Seattle Police and Fire departments responded to a car crash at 400 23rd Ave Monday afternoon.
According to Seattle Fire Department tweets, a car collided with a pole on 23rd Ave, next to Garfield High School.
Medics transported a female child to Harbor Medical Center to be treated for trauma. Medics evaluated the driver, who declined treatment, and a male child in the back seat, who suffered minor injuries and is not being transported.
Update: SPD called a “drug recognition expert”officer to the scene during the crash investigation, according to police radio dispatches.
UPDATE x2: Details from SPD:
Detectives are investigating a one-vehicle collision that resulted in two children being transported to the hospital with injuries. At approximately 4:09 p.m. officers responded to 911 reports of a vehicle that collided into a pole just south of the intersection of 23rd Avenue and East Jefferson Street.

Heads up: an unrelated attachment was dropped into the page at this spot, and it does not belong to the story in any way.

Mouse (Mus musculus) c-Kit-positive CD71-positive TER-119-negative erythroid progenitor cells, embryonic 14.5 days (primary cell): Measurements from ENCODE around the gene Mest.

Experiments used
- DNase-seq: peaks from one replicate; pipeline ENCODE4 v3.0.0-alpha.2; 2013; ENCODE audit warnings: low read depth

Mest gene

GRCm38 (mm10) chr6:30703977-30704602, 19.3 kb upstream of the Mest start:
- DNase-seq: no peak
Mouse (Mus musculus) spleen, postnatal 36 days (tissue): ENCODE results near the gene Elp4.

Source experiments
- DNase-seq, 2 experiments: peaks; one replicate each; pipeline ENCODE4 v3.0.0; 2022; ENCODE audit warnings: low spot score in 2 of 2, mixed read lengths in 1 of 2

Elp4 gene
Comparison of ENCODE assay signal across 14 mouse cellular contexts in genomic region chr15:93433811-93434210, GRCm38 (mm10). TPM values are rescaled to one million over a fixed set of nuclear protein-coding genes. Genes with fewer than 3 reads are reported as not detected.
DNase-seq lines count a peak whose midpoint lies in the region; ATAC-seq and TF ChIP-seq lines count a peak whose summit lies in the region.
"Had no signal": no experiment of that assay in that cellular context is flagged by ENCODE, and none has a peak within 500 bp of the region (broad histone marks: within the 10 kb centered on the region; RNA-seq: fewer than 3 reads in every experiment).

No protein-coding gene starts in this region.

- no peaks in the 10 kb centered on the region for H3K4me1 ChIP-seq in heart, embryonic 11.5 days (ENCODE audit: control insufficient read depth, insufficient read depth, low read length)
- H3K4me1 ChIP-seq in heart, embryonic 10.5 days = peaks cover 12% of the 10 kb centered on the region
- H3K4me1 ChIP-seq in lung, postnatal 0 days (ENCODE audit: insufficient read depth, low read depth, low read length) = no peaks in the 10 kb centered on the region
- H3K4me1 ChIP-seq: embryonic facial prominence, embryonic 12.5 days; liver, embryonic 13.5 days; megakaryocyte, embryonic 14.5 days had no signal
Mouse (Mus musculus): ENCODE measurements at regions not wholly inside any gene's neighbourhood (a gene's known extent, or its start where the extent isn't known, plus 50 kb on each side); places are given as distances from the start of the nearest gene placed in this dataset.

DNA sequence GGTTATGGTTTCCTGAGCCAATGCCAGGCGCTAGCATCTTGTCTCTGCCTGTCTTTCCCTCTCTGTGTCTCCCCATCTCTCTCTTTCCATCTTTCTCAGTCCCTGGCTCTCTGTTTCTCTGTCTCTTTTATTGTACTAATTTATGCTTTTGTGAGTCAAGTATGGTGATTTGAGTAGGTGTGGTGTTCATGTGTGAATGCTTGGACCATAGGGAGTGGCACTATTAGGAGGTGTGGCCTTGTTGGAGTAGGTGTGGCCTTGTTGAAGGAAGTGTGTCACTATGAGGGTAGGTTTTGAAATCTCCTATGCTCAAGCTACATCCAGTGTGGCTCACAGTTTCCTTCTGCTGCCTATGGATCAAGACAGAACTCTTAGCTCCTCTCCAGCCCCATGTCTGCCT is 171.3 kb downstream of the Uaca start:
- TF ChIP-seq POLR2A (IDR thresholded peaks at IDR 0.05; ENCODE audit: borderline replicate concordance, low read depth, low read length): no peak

Preliminary investigation indicates that the adult female driver was traveling northbound on 23rd Avenue approaching East Jefferson Street in a blue Honda. For reasons yet to be determined she lost control of the Honda, drove up on the sidewalk and collided into a light pole. The driver was not injured as a result of the collision.
There were two young children on board, both of whom were injured. Fire department medics responded to the scene and transported a 7-year-old female child to Harborview Medical Center for treatment of her life-threatening injuries. Another child was transported by ambulance with non-life-threatening injuries (this second child was in a child safety seat).
Drug Recognition Expert officers responded to the scene to assist with the investigation of the driver, which remains on-going.
The northbound lanes of 23rd Avenue have been completely shut down while officers and detectives conduct their on-scene investigation.
The road is estimated to be back open to all traffic at approximately 8:30 p.m.
Traffic Collision Investigation Squad detectives responded to the scene and continue to actively investigate.